Monday, August 13, 2012

Shelly Beauch and Brayd

Last week's Diva Challenge featured the tangle, Brayd, by Shelly Beauch (aka Michele Beauchamp CZT). I love Shelly's delicate and joyful way of tangling! Looking at her work instantly brings me to smile:)
  Even though I had the challenge completed last Wednesday, I'm just now getting to the posting part. Better late than not at all...

In my first tile, I had made a string of thick borders that converged in the middle. I filled each border with Brayd, and saw that the 'ends' of each  stroke could connect to the new ones I was making. I ended up with one big weave, which was fun, but the 'braydness' wasn't there anymore. I started the second one with a  more 'Shelly-like' spiral string, but I still couldn't stop myself (and why would I?) from extending the little double lines into spaces all around it.
    Thanks, Shelly, for some joyful tangle time!

Sunday, August 5, 2012

Erin's Diva Challenge

Thank goodness for the Diva Challenges. It seems like lately that's the only thing that gets me to STOP EVERYTHING for just a bit and savor the joy of tangling. This week's guest challenge comes from Erin Olson, CZT. Erin and I met at the Zentangle Seminar (7) in Providence, and we had quite a few great conversations about Zentangle AND beading!
   Erin has developed some awesome Zendala templates that she offers on her site. She also has a weekly challenge, using her templates as your guide.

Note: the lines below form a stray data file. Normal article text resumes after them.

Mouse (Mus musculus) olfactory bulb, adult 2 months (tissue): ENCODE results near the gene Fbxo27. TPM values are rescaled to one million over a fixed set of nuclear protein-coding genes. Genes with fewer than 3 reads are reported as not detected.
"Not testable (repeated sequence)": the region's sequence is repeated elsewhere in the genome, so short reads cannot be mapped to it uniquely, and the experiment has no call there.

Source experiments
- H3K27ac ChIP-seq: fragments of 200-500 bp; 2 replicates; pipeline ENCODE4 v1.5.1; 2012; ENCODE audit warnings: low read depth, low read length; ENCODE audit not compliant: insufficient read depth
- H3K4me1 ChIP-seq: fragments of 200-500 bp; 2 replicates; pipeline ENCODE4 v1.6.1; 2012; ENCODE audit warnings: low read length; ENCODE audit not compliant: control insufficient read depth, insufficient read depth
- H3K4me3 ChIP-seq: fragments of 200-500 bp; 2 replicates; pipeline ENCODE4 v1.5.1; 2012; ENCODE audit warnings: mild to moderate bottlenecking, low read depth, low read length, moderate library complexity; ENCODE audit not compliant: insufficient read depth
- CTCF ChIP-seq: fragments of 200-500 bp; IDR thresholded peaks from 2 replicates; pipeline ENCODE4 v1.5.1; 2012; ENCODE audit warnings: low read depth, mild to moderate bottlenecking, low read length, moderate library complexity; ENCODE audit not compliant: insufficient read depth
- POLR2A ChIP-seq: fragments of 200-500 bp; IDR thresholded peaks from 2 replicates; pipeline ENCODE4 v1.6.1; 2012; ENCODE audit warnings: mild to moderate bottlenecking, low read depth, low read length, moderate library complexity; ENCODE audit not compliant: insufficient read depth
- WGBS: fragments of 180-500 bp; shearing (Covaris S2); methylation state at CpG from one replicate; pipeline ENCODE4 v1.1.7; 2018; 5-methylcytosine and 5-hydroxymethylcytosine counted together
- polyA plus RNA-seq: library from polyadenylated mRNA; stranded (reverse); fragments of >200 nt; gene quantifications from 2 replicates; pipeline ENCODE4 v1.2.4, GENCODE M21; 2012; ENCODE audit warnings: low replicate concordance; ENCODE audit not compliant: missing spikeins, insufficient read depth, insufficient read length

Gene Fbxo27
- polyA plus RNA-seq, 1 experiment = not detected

When I come home from the beadstore, I want to plop onto the couch and watch some mindless drivel about various unreal housewives or better yet, an old black and white movie that lulls me to sleep. Yesterday, after a really long (but fun!) day, it was too early to do that, as I knew if I sat there, it would be hours before I moved. So before I sat down (in front of the tv, of course), I grabbed a drawing tablet and got ready to tangle. My printer wasn't working to print out Erin's template, so I decided to just freehand an organic version onto my paper. There is no way to be exact in this situation, so I let the template on the screen be symmetrical, while mine was off center, uneven and pretty much all over the place. Not a pretty string, but I could get past that.
    I started by opening up my tangle library to an arbitrary spot. (I also decided NOT to turn on the tv!) I landed on Squill, so I thought the center would take that on quite well. I then found the negative spaces around the inside "flower" of the template, and made those shapes (Paradox) instead of concentrating on the obvious shapes. Doing the negative (or opens spaces) shifts my brain into seeing a different way. This process helps me use the shapes as guides to other paths, rather than shapes to simply fill. Once I'm finished, I don't often remember how I got from one place to the next. I think it might be fun to make a video to watch later, as if someone else was creating it. I'm sure I would see lots of things I wasn't aware of the first time it was made.
   Thanks, Diva for always being there, and thanks, Erin for a really fun challenge. Thanks Rick and Maria for this magical artform.